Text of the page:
Now, in considering this interdependent web of structural, relational, and contextual patterns of interactional paradoxes, what implications for further study emerge? The pressure to produce "results" in research (especially quantifiable results) is strong, and any possibility of operational formalism is sure to be exploited. This is the path of conventional revisionism in social and behavioral science, and crowded as the path may be with bodies of bright ideas led down it ("credibility," "cognitive dissonance," "self-disclosure," "egoinvolvement," "communication apprehension," etc.), it is the way that most know best. There is a certain ephemeral security in being able to"tie an idea down" even knowing, as did Wordsworth, "we murder to dissect." But paradox will put up a good fight. For those who choose to tangle in this fashion, their work is cut out (albeit in the form of a Mobius strip).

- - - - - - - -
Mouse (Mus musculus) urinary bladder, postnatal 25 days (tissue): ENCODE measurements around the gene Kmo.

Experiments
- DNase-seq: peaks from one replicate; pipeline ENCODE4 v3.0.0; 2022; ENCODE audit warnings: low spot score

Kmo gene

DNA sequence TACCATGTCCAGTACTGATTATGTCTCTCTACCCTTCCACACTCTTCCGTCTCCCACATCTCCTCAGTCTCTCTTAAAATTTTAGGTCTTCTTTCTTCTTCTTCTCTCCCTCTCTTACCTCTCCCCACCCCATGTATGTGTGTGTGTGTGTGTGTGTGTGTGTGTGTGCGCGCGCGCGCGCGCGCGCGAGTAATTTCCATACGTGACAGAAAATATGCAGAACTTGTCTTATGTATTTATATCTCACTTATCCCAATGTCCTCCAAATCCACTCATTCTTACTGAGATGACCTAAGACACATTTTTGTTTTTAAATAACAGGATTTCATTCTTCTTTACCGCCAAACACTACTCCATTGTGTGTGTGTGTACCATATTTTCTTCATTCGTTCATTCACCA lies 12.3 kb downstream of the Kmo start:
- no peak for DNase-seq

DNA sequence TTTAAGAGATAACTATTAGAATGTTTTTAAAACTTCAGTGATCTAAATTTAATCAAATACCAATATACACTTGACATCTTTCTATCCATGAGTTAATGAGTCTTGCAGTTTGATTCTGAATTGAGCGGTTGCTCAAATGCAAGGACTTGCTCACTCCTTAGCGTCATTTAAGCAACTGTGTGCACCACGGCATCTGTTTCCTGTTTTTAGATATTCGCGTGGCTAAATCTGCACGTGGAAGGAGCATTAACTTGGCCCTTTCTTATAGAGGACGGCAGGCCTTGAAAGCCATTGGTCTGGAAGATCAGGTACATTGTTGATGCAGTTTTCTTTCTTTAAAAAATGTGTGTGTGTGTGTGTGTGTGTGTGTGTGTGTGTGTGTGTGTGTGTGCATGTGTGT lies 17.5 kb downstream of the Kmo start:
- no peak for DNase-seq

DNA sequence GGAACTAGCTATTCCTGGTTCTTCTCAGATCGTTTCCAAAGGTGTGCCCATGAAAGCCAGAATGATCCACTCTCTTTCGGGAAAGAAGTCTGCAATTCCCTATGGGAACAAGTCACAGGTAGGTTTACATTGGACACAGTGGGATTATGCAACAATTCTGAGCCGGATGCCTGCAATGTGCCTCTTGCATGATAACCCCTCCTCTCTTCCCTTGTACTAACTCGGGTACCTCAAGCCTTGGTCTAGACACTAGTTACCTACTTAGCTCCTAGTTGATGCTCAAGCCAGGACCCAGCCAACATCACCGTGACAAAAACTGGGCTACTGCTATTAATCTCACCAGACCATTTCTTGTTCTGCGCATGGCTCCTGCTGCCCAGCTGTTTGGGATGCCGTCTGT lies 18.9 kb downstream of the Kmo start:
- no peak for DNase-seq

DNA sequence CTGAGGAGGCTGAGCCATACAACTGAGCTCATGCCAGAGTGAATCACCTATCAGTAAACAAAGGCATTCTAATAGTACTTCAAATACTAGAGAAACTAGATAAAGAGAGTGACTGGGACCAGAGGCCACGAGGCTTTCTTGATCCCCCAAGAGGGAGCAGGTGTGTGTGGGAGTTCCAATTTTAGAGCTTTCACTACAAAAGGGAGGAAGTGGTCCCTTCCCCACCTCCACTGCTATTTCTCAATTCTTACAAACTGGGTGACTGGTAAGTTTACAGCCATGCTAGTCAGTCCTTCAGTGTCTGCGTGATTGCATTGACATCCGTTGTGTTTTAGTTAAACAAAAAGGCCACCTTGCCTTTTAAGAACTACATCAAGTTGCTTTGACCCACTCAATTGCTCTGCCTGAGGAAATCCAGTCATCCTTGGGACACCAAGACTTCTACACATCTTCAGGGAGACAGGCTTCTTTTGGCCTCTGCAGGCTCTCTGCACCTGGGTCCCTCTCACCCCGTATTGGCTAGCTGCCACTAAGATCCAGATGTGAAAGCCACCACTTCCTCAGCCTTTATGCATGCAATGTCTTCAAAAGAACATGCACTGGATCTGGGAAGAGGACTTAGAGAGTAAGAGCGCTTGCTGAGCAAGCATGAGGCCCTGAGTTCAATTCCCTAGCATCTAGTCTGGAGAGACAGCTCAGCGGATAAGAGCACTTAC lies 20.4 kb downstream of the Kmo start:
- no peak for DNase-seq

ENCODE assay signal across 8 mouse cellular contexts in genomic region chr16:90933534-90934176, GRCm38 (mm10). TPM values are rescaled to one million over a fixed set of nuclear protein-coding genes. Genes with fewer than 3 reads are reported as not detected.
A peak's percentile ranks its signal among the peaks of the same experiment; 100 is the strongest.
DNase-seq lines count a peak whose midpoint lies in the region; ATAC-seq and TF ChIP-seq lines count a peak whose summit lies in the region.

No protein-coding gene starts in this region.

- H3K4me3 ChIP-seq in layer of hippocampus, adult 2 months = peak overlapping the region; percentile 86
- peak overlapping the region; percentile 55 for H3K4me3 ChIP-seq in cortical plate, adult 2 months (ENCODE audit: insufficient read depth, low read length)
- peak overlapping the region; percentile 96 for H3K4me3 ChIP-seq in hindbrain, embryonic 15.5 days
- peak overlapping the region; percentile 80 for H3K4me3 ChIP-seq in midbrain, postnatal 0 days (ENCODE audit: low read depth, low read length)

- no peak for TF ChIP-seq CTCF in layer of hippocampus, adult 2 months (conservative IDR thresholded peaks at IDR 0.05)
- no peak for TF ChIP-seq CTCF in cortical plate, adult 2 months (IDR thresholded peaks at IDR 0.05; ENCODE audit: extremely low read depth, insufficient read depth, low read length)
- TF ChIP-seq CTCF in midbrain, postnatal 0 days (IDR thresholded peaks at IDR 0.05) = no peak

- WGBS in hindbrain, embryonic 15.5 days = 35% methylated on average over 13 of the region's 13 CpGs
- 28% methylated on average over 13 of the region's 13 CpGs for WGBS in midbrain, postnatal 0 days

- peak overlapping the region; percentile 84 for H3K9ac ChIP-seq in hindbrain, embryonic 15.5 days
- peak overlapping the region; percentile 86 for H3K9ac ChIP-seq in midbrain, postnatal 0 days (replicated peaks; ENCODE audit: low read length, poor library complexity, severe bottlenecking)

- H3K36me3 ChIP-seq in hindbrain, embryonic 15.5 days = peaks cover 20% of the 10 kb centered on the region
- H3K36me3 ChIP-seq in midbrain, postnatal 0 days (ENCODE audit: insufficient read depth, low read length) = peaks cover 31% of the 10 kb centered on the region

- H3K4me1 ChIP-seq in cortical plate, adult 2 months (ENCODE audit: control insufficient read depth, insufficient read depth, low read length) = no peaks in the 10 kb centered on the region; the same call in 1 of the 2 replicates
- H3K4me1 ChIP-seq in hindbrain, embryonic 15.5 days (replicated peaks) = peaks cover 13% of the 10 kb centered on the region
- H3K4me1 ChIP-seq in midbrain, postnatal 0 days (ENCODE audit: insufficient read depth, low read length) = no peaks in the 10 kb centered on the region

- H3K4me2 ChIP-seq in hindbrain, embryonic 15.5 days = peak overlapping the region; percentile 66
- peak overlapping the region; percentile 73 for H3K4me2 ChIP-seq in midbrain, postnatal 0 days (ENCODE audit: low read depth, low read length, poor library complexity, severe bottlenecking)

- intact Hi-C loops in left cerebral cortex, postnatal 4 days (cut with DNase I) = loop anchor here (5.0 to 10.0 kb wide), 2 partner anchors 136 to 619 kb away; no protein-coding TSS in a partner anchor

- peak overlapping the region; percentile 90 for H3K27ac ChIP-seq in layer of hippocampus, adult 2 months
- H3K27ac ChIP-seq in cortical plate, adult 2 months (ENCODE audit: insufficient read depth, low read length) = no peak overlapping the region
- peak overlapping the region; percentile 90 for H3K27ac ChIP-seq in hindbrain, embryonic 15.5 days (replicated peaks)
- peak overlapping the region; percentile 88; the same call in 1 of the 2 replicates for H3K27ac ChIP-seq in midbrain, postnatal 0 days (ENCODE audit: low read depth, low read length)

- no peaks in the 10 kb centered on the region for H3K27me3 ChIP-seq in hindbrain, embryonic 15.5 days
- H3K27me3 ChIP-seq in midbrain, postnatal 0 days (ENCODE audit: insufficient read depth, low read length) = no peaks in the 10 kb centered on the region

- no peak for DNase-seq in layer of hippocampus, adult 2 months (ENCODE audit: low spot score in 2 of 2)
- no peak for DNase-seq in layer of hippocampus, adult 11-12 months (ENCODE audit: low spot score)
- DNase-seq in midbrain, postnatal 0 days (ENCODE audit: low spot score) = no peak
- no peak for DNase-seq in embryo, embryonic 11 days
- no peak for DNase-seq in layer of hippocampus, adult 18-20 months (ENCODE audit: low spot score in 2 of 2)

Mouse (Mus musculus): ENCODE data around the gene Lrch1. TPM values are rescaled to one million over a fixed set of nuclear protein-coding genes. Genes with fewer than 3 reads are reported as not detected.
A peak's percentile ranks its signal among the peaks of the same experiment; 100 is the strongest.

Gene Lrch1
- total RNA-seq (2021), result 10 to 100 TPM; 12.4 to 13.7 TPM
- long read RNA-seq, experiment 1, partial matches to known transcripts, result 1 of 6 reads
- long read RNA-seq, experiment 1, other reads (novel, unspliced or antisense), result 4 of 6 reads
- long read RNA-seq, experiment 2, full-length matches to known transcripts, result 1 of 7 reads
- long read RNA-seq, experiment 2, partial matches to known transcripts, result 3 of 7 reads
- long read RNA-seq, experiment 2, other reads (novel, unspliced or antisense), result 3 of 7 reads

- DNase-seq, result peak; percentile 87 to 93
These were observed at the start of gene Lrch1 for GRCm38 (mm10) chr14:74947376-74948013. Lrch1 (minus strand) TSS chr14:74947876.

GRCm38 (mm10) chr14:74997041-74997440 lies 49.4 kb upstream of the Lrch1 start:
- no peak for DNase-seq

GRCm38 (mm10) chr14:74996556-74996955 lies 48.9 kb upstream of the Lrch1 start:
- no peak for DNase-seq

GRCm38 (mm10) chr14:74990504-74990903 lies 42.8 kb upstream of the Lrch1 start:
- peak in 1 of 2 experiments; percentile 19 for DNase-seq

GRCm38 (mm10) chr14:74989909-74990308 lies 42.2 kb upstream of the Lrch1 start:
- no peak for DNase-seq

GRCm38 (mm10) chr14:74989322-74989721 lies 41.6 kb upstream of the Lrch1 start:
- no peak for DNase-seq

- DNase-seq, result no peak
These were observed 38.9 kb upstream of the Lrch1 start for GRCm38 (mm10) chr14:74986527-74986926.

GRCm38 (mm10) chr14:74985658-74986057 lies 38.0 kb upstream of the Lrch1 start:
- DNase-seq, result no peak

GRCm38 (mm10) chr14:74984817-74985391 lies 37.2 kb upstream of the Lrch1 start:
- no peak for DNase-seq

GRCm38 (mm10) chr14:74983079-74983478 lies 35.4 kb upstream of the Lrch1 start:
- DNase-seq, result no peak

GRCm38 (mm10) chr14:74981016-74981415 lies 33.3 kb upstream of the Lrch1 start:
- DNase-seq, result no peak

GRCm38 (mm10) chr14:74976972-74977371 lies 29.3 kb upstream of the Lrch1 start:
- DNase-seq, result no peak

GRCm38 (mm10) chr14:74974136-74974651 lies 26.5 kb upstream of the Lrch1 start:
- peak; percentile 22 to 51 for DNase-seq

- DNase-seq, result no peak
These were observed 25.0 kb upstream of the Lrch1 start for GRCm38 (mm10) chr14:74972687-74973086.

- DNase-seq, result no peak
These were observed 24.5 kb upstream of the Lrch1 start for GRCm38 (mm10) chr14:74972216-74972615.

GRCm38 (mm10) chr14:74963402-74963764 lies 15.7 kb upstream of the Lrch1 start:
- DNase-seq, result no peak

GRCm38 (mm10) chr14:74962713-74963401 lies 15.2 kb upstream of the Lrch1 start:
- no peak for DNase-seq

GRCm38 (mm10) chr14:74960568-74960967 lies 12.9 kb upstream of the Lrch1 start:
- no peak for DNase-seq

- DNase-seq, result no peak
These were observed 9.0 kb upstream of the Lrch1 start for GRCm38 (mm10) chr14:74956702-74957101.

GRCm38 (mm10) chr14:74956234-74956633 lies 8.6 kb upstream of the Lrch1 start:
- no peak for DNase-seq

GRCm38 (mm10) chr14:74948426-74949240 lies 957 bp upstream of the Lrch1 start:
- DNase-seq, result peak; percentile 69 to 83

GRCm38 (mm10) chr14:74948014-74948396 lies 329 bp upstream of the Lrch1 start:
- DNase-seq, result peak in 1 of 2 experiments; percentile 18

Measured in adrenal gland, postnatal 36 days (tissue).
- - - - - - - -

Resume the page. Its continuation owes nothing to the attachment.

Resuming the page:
Alternatively, in resisting the temptations of operational monism one can use paradox in one way as an early crude model for the shape that interac-
tional concepts might take, moving then laterally to develop similarly rich metaphors in an aformalistic spirit of discovery. Or one might move to enlarge, rather than reduce, the idea by exploring its descriptive power at many different levels over a wide range of contexts.
Whatever the case, an idea that has endured for 2,500 years in philosophy is likely to survive whether relegated to the dark side of interpersonal communication or viewed more properly held up to the light.
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